F. Scott Fitzgerald's The Great Gatsby is a classic American tragedy. The novel has all the basic elements necessary to classify a story as a tragedy: a tragic hero, his character flaw, and a twist of fate which results in the hero's ultimate destruction. Jay Gatsby is the doomed tragic hero, blinded by his irrational dream to relive the past. Fate interferes in the form of the unexpected manslaughter of one character's mistress by his wife. All these facets of the story come together to cause the end of Gatsby.
In order for a character to be defined as a tragic hero, he must be noble in character. Jay Gatsby demonstrates this in his devotion to Daisy Buchanan, whom he has been preparing for a re-encounter with for the past 5 years. When he finally finds himself in her presence again, "...there were twinkle-bells of sunshine in the room, he smiled like a weather man, like an ecstatic patron of recurrent light..."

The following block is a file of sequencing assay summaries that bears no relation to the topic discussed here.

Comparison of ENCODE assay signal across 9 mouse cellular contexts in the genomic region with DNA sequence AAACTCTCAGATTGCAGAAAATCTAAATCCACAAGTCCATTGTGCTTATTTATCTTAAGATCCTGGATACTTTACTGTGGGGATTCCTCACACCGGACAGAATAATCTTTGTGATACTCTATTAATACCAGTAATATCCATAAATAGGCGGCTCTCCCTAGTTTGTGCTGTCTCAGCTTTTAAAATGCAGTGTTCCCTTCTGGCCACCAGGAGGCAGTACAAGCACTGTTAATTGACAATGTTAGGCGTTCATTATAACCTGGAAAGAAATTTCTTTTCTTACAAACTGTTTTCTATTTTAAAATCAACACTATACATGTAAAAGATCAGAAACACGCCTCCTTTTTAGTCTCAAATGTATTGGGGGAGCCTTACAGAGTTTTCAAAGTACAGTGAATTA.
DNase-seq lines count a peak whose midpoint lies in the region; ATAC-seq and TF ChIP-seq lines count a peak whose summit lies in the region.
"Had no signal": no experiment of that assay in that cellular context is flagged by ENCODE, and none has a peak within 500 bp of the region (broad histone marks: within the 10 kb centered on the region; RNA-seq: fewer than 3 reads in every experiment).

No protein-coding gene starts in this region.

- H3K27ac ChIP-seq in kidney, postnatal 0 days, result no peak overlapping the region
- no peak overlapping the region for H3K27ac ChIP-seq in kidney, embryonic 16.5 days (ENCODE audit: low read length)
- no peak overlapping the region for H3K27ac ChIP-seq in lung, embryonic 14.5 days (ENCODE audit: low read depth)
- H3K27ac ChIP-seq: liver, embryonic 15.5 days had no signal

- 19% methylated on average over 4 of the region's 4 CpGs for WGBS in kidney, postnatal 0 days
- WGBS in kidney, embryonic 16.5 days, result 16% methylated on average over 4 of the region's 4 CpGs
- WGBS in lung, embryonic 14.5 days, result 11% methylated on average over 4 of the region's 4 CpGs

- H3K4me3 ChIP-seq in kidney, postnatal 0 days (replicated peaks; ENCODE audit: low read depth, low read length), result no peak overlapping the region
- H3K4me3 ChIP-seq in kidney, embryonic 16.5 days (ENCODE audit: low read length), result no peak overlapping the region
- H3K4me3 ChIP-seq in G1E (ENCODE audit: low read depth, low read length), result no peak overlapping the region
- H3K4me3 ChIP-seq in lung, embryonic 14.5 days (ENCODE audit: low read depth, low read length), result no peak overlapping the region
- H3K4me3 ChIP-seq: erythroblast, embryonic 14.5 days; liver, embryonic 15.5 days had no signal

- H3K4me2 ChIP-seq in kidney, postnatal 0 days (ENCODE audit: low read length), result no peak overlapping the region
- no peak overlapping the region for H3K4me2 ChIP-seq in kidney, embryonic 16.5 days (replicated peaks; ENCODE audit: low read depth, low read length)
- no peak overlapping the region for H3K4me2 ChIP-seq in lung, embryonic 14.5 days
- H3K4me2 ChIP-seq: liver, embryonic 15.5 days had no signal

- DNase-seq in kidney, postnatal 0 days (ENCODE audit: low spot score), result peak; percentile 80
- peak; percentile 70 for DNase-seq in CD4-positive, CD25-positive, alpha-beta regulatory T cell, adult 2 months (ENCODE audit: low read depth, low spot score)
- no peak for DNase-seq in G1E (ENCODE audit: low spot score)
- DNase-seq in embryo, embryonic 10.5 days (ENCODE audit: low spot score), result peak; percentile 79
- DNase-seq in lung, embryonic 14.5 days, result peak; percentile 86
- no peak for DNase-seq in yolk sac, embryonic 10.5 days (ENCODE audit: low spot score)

He talks with Daisy, and even after 5 whole years of building her up in his mind, he is still very much in love with her. "...[After speaking with her,] there was a change in Gatsby that was simply confounding. He literally glowed; without a word or a gesture of exultation a new well-being radiated from him and filled the room." He loves her, everything he does is for her, and there is no characteristic more noble than true love and devotion.
The very denotation of a tragic hero is a noble person with a tragic flaw which helps to bring about his downfall, and which may cause the hero to make poor decisions. Mr. Gatsby's character flaw is his enduring dream of finding Daisy, the woman he met and fell in love with before he was sent...